A change in the photon flux during propagation towards the Earth will affect the supernovae (SNe) luminosity distance measures but not the determinations of the angular diameter distance. BAO will not be affected so and measurements from BAO could be combined with supernovae measurements of to constrain deviations from photon number conservation. Photon conservation can be violated by simple astrophysical effects or by exotic physics. Amongst the former we find, for instance, attenuation due to interstellar dust, gas and/or plasmas. Most known sources of attenuation are expected to be clustered and can be typically constrained down to the 0.1% level [656, 663]. Unclustered sources of attenuation are however much more difficult to constrain. For example, grey dust  has been invoked to explain the observed dimming of Type Ia supernovae without resorting to cosmic acceleration. More exotic sources of photon conservation violation involve a coupling of photons to particles beyond the standard model of particle physics. Such couplings would mean that, while passing through the intergalactic medium, a photon could disappear or even (re)appear! Interacting with such exotic particles, modifying the apparent luminosity of sources. Recently,  considered the mixing of photons with scalars, known as axion-like particles, chameleons, and the possibility of mini-charged particles which have a tiny, and unquantized electric charge. In particular, the implications of these particles on the SN luminosity have been described in a number of publications [270, 665, 190, 16] and a detailed discussion of the proposed approach can be found in [100, 101, 66, 65].
Any systematic violations in photon conservation can then be interpreted as an opacity effect in the observed luminosity distance, parametrized through a generic opacity parameter, , as:
For particular models of exotic matter-photon coupling, namely axion-like particles (ALPs), chameleons, and mini-charged particles (MCPs), the appropriate parameterization parametrization of is used instead.
Axion-like particles (ALP) can arise from field theoretic extensions of the standard model as Goldstone bosons when a global shift symmetry, present in the high energy sector, is spontaneously broken. Interestingly, these fields also arise naturally in string theory (for a review see ). Chameleon scalar fields are another very interesting type of ALPs . They were originally invoked to explain the current accelerated expansion of the universe with a quintessence field which can couple to matter without giving rise to large fifth forces or unacceptable violations of the weak equivalence principle. A chameleon model with only matter couplings will induce a coupling to photons.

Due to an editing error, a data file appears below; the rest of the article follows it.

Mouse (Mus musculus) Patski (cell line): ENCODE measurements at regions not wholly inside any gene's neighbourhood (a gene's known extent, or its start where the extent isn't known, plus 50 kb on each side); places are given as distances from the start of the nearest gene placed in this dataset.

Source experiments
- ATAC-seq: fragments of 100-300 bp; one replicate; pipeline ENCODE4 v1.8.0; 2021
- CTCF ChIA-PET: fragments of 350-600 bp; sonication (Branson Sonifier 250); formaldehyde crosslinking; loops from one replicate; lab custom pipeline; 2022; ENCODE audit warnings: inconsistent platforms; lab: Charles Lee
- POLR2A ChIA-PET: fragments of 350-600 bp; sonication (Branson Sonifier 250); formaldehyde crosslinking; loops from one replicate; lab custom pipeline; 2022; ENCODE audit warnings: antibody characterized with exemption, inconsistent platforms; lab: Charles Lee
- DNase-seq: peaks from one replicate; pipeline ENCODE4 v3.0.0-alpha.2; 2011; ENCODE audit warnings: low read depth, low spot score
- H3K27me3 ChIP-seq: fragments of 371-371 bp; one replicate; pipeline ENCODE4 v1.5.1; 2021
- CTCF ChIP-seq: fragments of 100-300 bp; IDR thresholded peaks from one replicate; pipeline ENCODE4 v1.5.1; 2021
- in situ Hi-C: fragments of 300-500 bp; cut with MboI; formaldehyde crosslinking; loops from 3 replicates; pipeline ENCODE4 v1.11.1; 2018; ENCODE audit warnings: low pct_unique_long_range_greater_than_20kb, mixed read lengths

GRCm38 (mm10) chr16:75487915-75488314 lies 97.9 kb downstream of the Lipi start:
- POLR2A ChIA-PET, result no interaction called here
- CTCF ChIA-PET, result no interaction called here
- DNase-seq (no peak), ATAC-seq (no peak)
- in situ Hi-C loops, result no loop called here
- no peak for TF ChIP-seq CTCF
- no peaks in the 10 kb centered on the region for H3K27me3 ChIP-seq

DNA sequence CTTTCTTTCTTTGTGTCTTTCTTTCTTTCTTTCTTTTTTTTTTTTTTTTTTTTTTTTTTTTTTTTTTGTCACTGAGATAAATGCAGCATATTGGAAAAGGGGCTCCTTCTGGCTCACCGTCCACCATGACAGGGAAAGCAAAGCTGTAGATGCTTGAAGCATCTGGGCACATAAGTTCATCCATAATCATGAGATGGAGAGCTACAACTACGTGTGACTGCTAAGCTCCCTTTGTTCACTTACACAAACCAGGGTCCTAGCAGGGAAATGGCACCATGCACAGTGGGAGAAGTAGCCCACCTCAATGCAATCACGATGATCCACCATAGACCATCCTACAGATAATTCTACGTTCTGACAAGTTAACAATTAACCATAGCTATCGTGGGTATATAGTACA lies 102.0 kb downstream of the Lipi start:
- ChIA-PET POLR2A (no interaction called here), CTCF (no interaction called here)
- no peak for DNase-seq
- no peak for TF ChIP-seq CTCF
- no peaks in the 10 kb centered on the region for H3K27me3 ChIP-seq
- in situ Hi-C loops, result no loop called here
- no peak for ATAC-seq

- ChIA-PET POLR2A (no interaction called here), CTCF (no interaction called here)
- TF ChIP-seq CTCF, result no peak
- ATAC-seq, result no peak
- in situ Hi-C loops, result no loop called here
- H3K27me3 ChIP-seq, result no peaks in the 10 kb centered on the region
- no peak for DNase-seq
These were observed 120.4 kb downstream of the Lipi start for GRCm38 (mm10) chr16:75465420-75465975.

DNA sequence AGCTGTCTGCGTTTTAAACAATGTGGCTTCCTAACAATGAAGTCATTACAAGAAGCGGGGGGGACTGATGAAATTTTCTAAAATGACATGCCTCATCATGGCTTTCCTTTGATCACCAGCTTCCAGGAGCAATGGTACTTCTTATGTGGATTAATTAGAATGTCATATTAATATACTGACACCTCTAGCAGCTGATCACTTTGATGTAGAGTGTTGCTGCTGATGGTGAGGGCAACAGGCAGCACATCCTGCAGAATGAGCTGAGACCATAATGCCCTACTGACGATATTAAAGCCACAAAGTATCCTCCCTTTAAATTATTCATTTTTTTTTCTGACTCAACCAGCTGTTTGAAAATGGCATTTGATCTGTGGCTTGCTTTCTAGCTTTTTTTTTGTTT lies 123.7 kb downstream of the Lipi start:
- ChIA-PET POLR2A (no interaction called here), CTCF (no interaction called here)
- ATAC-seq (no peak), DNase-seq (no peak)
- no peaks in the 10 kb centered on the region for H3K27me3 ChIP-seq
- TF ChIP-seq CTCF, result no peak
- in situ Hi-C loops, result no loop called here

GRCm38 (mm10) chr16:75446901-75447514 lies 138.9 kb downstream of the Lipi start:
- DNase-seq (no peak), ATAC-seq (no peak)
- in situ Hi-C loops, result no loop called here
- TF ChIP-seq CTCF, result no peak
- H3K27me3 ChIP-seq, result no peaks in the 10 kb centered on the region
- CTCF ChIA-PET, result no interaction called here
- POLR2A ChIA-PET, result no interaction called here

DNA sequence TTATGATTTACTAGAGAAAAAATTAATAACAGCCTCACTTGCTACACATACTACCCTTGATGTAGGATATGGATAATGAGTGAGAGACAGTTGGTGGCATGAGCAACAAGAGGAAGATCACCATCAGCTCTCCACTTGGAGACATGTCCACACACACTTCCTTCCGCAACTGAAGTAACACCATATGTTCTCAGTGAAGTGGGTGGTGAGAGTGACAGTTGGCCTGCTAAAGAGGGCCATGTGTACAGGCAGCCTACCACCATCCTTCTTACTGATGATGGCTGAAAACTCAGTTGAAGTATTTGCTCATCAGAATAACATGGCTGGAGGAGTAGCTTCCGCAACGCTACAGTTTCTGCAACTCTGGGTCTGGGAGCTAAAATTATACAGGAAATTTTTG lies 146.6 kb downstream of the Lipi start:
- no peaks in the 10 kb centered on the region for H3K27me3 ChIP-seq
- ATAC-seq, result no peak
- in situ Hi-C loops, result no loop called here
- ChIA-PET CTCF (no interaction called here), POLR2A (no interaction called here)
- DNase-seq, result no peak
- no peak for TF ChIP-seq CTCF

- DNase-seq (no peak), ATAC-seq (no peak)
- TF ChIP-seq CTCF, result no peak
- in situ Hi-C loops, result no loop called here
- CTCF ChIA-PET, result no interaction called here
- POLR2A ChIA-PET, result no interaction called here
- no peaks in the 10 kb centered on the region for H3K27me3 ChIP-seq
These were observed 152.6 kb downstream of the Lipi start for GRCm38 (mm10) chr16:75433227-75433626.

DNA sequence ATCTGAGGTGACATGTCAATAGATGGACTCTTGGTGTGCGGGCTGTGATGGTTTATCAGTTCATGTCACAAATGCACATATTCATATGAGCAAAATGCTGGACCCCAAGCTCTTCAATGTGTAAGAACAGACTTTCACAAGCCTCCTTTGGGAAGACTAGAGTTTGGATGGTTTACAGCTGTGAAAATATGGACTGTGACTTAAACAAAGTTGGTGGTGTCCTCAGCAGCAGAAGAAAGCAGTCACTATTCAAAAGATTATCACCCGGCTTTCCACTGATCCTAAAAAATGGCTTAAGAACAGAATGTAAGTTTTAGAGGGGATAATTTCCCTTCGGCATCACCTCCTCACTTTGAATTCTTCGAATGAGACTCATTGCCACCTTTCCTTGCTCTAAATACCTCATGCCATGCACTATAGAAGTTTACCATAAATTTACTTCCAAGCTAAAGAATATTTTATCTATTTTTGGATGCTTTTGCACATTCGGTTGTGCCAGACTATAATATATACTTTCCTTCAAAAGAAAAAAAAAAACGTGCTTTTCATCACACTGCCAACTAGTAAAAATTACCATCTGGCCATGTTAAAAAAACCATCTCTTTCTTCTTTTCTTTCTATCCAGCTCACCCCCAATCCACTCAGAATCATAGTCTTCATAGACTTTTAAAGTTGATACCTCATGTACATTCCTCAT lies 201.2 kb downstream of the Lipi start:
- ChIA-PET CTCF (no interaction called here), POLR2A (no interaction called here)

The presence of ALPs will have an impact on observations of SNe if their observed light passes through (intergalactic) magnetic fields. The net effect depends on the ratio of the transition probability to the length travelled through a magnetic field, and a parameter describing the degree of thermalization of the initial flux ( means thermalized flux where the photon to ALP transition is compensated by the inverse ALP to photon, making the photon number constant). For the simplest ALP model , the present and forecast constraints are shown in Figure 49 taken from .
New particles with a small unquantized charge have been investigated in several extensions of the standard model [443, 105]. In particular, they arise naturally in extensions of the standard model which contain at least one additional U(1) hidden sector gauge group [443, 181]. The gauge boson of this additional U(1) is known as a hidden photon, and hidden sector particles, charged under the hidden U(1), get an induced electric charge proportional to the small mixing angle between the kinetic terms of the two photons. In string theory, such hidden U(1)s and the required kinetic mixing are a generic feature [5, 4, 311, 6, 402]. Hidden photons are not necessary however to explain mini-charged particles, and explicit brane-world scenarios have been constructed  where MCPs arise without the need for hidden photons.
More interestingly, [16, 395, 17] pointed out that photons propagating in a background magnetic field can actually pair-produce MCPs without the need for a second photon in the initial state. The opacity in this case is parametrized by where is the comoving distance to the source and encloses information on the MCP electric charge and the intervening magnetic field strength. Figure 50 shows current and forecast Euclid’s constraints, taken from  assuming Euclid is accompanied by a supernova sample with the characteristic of a Dark Energy Task Force stage IV survey.
Living Rev. Relativity 16, (2013), 6
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